Picture of the Month – Honorable Runner-ups

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2024, May

DIY 16um micro-bolts and micro-nuts
Rui Ning Wang, Luxtelligence SA

Don’t miss our special deal on these premium micro-nuts, limited time offer only! These nuts are made of ECI3027 photoresist, displayed here on an etched Cu surface. Buy Now! Only few left! (Micro-bolts not included.)

Polymeric Micro-grapes
Tao Zhang, LMIS1

Polymeric micro-grapes are shimmering with a blend of natural artificial beauty, provoking Déjà vu of the wine festival in late May. Microspheres are made of acrylate PEGDA using PDMS-based microfluidics.

Star gazing in CMi
Anja Tiede, LMSC

The mountain range night sky you can observe here are actually results of a lift-off process of TiO2 nano-pillars (sputtered by DP650) that did not work as intended; scale bar is 2µm. The view even inspired ChatGPT to write a little Haiku: Waiting for ebeam, Process paused, dreams linger on — Mountains ‘neath the stars.

2024, April

Equiaxed dendritic gold grain
Tecla Bottinelli Montandon, Corintis SA

Particular conditions during anodic bonding sparked the nucleation of defects of gold electrodes to grow in equiaxed dendrites under the borofloat glass. Demogorgon? Weird sea creature? Just a beautiful crystal? You decide!

Le Léman 52024!
Frantisek Jerabek, LMSC

At CMi, the research pushes boundaries, offering a glimpse into tomorrow. Witness a rare portrayal of Lac Léman in the next Ice Age, captured from Lausanne-Ouchy. The AFM micrograph of Z16 MLA-150-fabricated gold tripods (Z50 EVA 451) embedded in a 25nm SiO2 mask (deposited by Z50 Oxford PECVD, etched by Z02 SPTS APS) was acquired using Z11 Bruker FastScan AFM. Join us on the frontier of discovery, where imagination meets reality.

Say “Cheese“
Shelly Ben-David, LMSC

3…2…1… Smile! Your picture is being taken 🙂 The alumina capping on my GeSn microstructures cracked into this camera-lens shape during annealing.

A good looking mistake
Fabian Linus Bauer, NEMS

The image shows needle like structures formed around a release hole on a hafnium carbide thin film after vapour HF release.

2024, March

Gothic sidewalls
Ivan Sinev, BIOS

These gothic sidewall motifs were found on a quest for a better etching recipe for germanium. Unfortunately, such architectural sophistications do not go well with the optical properties of the structure.

Bottles of wine
Amirhossein Esteghamat, POWERLAB

I hope there is at least one good wine bottle among them 🙂

The Interstellar Journey of Plasmonic Black Holes: Remnants of Mysterious Cubes
Wenhong Yang, BIOS

After the IBE350 etching and Tepla 300 Photo Resist (PR) stripping process, astonishing periodic cubes unexpectedly emerge alongside the gold nanohole arrays. These nanocubes seem to have been transported into the nano spatiotemporal realm at CMi through the spacetime teleportation of the plasmonic black hole. Warning: don’t stare at it for too long, or you may end up like the ‘Scale bar’ in the image, transported to unknown territories! This image was captured using a Zeiss SEM Crossbeam.

Here comes the (u)sun
Roberto Russo, LMIS1

“Little darlin’, it’s been a long, cold, lonely winter; Little darlin’, it feels like years since it’s been here; Here comes the sun; Here comes the sun”… A small resist contamination unleashed a full spectrum of colors under the microscope!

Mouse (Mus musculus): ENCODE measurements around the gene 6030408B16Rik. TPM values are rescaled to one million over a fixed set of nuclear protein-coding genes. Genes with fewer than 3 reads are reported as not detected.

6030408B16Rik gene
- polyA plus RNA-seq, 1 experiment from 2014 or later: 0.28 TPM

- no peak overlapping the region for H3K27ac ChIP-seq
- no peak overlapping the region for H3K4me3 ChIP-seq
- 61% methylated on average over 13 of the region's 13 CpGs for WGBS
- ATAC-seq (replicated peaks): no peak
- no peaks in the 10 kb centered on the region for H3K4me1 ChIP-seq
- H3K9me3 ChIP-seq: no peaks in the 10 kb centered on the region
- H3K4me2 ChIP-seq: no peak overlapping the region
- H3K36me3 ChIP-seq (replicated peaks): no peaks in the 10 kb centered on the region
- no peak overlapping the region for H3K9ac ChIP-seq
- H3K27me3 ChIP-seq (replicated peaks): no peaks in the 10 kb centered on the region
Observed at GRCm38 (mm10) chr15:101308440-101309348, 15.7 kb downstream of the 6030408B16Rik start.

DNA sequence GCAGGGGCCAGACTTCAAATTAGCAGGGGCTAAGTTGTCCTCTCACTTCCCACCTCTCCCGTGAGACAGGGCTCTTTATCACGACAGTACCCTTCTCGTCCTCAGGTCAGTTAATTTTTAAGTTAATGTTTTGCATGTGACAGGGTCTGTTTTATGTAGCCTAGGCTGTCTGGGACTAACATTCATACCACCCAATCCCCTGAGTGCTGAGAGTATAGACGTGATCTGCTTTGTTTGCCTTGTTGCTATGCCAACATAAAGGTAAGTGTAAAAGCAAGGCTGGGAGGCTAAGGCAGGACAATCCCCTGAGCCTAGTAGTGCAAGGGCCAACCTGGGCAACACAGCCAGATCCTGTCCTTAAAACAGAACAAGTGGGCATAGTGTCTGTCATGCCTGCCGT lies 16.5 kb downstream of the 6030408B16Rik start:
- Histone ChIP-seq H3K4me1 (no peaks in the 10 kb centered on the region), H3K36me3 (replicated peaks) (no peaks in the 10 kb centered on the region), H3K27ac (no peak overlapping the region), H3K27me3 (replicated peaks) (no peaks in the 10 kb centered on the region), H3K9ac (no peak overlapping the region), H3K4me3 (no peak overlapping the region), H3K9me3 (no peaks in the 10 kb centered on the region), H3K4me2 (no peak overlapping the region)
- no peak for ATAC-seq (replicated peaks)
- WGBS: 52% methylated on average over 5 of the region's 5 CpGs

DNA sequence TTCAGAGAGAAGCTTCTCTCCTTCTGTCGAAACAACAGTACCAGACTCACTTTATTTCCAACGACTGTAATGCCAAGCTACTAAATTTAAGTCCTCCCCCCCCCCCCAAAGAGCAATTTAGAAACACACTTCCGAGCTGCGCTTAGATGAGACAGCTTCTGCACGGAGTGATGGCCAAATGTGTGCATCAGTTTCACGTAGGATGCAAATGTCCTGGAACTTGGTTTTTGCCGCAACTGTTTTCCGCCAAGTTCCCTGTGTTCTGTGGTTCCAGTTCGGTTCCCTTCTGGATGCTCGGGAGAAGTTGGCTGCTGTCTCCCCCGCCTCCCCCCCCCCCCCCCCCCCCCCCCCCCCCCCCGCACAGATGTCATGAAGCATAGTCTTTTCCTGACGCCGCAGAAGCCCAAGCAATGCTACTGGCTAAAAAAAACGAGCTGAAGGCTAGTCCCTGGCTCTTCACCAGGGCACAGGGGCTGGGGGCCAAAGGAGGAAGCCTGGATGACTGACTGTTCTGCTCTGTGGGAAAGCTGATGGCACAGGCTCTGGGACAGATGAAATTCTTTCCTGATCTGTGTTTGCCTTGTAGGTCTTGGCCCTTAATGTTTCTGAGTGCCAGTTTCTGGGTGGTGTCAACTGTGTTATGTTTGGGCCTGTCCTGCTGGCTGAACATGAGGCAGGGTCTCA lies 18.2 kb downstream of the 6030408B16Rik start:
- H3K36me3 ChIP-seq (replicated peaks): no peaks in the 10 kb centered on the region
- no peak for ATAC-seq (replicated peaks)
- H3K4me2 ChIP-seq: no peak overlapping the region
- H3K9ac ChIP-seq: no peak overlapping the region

Pathway towards science
Chufan Zhou, AQUA

The pathway towards science is a journey marked by curiosity, exploration, and rigorous inquiry. It begins with a spark of wonder, a desire to understand the world around us and unravel its mysteries. As we continue along this pathway, we unlock new insights, innovate new technologies, and strive towards a better future for all. TiO2 nano-pillars fall down during the oxygen plasma process.

Neural spacecraft
Melania Coronese, BCI

Did you know that you can go seriously 3D from a slice of silicon wafer which is only 30µm-thick? SEM micrograph of a CMOS-compatible neural probe comprising a pair of Al shanks and a Si chip after planar fabrication and bending to implant configuration.

Microtransducers bonded on a PDMS flexible substrate
Hichem Ben Lakhdar, ETH Micro and Nanosystems lab

Wire bonding is always a challenge, in addition to the different force and pressure parameters of the machines that must be found, other complications are to be expected such as the different characteristics of the materials to be bonded as well as their supports. Here tiny squares of Palladium are bonded with a very fine 25-micron Aluminum wire. To complicate the task, this Nanosystems is deposited on a 2mm PDMS substrate which makes it totally unstable when in contact with the needle. Thanks to the expertise of Adrian Toros, we were able to find the exact parameters to carry out the project successfully.

NanoBrain – taking AI to the next level
Hernan Fernando Furci, LMIS1

We have optimized a process to produce NanoBrains on Silicon, a promising gateway to neuromorphic computing and fully integrated AI-on-a-chip. They come with a nanowire spinal cord that could potentially lead to synapses and complex networks. Neural activity measurements show, however, that these brains can be more stubborn than the scientist who produced them.

2024, February

Tropical Nanoislands
Shelly Ben-David, LMSC

Dreaming of a tropical holiday in February? Me too. Join me for an exclusive excursion to these (tweezer-induced contamination) nanoislands in a sea of germanium tin! Price: interest in the science. *Disclaimer: we do not provide trip insurance and the GeSn thin film was sputtered in the DP650.*

2024, January

Tungsten filament
Makhlad Chahid, CMi

This is a SEM image of the tungsten filament from the ebeam alignment microscope dead halogen light. To characterize the depth of field of the SEM Crossbeam, I have imaged at different values of Depth of Field. This one has been done at 100%.